Every year, groups of trucks move through established Killeen-area neighborhoods, carrying crews of workers to prune large trees.
The crews, contracted by Oncor Electric Delivery Company, target trees that may interfere with overhead power lines during wind, ice or electric storms.
It’s a necessary task, since a single downed line in a storm can disrupt power for an entire neighborhood.
But how the trees are trimmed has been a source of irritation for area homeowners over the past several years.
Workers routinely carve a “V” shape in tall trees to allow power lines to pass freely between the remaining branches. Another common practice is to lop off an entire portion of the tree if it appears to be encroaching on a transmission line.
Oncor officials said every tree is trimmed a minimum of 10 feet in each direction from the lowest hanging wire. The 10-foot distance protects the power lines from swaying trees or falling branches. It also provides a safe working environment for utility crews.
Through informational door hangers, residents are advised a few days in advance of when the trimming will take place and are provided with diagrams of what the pruned trees may look like afterward.
But in some cases, the results are particularly troubling to homeowners, especially in the case of large, mature shade trees.
Last week, a resident went before the Harker Heights City Council to ask members to come up with an ordinance establishing guidelines for pruning trees, with which Oncor would have to comply. He also asked the city to keep residents informed about the utility’s tree-trimming schedule.
The council agreed to take up the issue at a future workshop — as well they should.
Mature trees are more than just a landscaping investment. They also provide shade, help the environment and increase the aesthetic appeal — and property value — of a home.
In some cases, severe trimming not only destroys the trees’ visual appeal, but it can lead to structural weakness and compromised tree health.
For its part, Oncor claims to employ vegetation management experts, including certified arborists, in its tree-pruning program.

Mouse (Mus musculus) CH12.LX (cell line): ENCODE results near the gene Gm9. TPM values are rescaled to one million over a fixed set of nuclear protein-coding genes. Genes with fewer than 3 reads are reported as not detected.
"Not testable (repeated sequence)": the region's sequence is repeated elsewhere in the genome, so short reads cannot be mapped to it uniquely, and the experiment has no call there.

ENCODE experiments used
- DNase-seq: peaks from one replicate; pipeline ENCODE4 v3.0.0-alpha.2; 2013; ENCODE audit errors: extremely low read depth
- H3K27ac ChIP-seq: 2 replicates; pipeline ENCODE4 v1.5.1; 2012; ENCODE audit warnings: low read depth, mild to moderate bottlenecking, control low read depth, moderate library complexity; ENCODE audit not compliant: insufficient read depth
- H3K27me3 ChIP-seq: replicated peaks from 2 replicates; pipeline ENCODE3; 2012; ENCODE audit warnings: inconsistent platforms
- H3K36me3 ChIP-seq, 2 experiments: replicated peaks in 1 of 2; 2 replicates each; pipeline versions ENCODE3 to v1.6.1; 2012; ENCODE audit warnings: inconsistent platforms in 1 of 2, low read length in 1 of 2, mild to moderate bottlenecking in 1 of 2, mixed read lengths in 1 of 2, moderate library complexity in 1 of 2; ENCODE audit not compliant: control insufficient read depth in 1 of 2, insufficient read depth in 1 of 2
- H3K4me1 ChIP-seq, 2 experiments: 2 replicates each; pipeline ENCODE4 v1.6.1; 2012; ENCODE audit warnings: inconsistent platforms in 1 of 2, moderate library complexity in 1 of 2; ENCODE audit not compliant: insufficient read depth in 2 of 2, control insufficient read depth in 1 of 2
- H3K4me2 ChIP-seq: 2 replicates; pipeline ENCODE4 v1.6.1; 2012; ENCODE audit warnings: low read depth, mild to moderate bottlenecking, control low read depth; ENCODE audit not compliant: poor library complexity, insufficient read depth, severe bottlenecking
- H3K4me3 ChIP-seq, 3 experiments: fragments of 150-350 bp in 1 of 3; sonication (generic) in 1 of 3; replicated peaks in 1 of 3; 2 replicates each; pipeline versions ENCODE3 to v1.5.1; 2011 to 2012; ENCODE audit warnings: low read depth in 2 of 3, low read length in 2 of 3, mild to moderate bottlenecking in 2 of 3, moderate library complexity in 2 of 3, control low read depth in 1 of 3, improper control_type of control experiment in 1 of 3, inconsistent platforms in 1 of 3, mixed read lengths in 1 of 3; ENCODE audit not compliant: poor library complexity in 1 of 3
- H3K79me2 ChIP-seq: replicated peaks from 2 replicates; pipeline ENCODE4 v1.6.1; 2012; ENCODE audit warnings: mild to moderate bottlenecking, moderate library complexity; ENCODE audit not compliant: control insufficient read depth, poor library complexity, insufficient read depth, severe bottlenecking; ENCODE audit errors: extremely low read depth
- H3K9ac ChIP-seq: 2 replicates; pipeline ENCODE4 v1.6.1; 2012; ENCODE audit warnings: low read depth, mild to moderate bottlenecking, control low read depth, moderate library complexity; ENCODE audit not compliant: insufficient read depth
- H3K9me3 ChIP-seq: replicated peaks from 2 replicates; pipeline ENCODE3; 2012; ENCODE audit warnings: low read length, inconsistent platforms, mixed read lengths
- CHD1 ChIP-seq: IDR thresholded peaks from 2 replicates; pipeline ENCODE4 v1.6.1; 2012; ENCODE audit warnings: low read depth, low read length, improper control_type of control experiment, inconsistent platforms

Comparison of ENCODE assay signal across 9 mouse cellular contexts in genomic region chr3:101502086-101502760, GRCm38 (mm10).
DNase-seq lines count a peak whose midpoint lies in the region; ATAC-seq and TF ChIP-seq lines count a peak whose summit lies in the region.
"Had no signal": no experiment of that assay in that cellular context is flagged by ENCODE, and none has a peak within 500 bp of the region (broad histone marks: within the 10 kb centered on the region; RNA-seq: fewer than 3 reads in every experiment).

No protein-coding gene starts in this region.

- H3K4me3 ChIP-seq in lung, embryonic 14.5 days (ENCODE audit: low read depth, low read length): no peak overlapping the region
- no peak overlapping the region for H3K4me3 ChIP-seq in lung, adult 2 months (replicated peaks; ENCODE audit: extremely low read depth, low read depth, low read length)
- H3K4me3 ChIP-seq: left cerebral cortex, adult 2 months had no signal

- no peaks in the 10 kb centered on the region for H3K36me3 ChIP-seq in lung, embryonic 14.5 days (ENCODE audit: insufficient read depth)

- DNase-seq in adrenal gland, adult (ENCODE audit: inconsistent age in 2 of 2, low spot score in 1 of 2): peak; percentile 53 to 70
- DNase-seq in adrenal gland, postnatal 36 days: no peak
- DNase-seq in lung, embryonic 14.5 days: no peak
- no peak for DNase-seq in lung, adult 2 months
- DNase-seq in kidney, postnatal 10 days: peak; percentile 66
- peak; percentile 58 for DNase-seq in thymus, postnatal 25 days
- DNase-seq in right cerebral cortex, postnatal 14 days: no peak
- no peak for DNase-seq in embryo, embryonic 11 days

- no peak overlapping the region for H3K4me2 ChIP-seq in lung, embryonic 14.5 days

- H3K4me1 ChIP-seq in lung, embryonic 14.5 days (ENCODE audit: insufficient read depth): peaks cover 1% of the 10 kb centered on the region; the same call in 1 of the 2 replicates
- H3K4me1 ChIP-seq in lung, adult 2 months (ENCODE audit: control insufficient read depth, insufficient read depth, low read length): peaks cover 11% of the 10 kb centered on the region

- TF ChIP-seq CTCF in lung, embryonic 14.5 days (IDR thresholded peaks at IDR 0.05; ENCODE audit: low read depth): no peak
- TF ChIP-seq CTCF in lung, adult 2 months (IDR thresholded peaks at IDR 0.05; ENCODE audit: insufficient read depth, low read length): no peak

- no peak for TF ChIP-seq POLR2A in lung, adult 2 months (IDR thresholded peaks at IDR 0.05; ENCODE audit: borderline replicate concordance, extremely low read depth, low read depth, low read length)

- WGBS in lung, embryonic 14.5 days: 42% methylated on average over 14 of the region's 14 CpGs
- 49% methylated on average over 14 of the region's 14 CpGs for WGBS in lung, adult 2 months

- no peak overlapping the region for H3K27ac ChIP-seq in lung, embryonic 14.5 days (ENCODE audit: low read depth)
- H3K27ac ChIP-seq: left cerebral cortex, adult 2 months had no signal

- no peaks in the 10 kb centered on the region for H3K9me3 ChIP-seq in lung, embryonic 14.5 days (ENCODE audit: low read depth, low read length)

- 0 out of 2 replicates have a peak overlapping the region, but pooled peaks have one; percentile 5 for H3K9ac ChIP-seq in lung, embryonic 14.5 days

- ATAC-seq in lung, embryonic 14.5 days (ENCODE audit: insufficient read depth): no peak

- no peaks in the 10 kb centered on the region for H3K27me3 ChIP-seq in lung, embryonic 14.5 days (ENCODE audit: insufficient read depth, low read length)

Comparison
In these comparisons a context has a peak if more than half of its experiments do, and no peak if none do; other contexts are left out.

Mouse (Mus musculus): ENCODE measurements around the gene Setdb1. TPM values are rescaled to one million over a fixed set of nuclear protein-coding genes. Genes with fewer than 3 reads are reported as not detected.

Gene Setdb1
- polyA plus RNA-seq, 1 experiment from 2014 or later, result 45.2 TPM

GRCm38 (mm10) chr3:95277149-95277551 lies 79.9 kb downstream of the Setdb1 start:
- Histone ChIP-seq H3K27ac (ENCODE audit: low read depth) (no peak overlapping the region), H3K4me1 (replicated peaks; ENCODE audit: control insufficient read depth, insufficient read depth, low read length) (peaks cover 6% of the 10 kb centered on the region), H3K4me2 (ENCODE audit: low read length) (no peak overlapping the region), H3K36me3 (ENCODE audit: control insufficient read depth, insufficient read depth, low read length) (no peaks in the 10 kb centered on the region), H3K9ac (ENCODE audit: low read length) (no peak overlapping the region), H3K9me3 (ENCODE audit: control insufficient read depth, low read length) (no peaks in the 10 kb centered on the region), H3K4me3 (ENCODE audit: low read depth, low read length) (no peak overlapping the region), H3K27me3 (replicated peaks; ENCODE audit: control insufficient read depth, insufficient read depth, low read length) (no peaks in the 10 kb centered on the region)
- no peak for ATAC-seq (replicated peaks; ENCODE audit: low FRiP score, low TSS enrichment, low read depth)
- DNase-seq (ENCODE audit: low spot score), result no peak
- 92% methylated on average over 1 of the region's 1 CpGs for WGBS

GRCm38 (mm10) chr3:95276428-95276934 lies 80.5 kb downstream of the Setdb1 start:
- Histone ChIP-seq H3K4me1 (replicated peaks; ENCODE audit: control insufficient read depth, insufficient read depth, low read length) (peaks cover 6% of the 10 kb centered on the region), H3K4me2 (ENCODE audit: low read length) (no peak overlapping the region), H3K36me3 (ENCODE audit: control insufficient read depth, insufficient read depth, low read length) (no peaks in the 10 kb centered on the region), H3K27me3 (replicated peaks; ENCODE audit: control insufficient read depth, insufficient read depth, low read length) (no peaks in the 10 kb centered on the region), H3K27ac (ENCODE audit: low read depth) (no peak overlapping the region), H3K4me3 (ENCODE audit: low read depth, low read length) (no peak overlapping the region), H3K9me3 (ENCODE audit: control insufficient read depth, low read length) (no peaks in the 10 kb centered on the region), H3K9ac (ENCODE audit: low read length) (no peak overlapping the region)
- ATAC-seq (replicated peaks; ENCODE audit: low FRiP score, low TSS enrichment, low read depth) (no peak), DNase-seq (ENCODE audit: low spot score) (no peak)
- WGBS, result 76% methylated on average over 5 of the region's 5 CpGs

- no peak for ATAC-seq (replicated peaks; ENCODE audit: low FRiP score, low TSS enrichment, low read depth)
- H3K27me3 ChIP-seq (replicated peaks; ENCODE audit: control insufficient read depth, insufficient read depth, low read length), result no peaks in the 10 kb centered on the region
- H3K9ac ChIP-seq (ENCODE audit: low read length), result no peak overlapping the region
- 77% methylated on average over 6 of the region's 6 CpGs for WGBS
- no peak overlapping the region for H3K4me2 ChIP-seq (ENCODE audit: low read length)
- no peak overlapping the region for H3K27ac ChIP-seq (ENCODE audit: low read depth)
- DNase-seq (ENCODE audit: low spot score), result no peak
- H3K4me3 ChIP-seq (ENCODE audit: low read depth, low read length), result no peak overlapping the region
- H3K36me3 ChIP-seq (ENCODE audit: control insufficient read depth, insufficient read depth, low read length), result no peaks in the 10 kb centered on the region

Still, the program has drawn criticism in several Texas communities, including Grapevine, where longtime Mayor William Tate was inundated by calls from residents who complained that pruning had turned beautiful trees into eyesores.
In response, he asked Oncor in late 2009 to re-evaluate the program, as well as provide the city with a list of where it plans to trim at the beginning of each calendar year.
It’s uncertain what kind of response Heights officials can expect, should they enact restrictions regarding Oncor’s tree trimming.
As a public utility, Oncor is covered by state law, which prohibits residents or other unauthorized personnel from trimming trees within six feet of power lines. But as Oncor standards call for a 10-foot distance, there may be room for negotiation.
Of course, whether Harker Heights would have the legal authority to dictate the terms of the utility’s trimming practices within the city is debatable.
It’s also uncertain what kind of penalties the city could levy against the utility for violating any proposed city guidelines. Still, it would be a worthwhile endeavor on the part of the council to research the potential for such an ordinance.
Founded just 53 years ago, Harker Heights is certainly not an old city. But it does have some neighborhoods with large, established trees. It is important that the city move to protect the aesthetic value of those trees while also ensuring that overhead power lines are not compromised in the process.
If city officials can reach an agreement with Oncor to modify the tree-trimming process to the satisfaction of both parties, it will have been worth going out on a limb.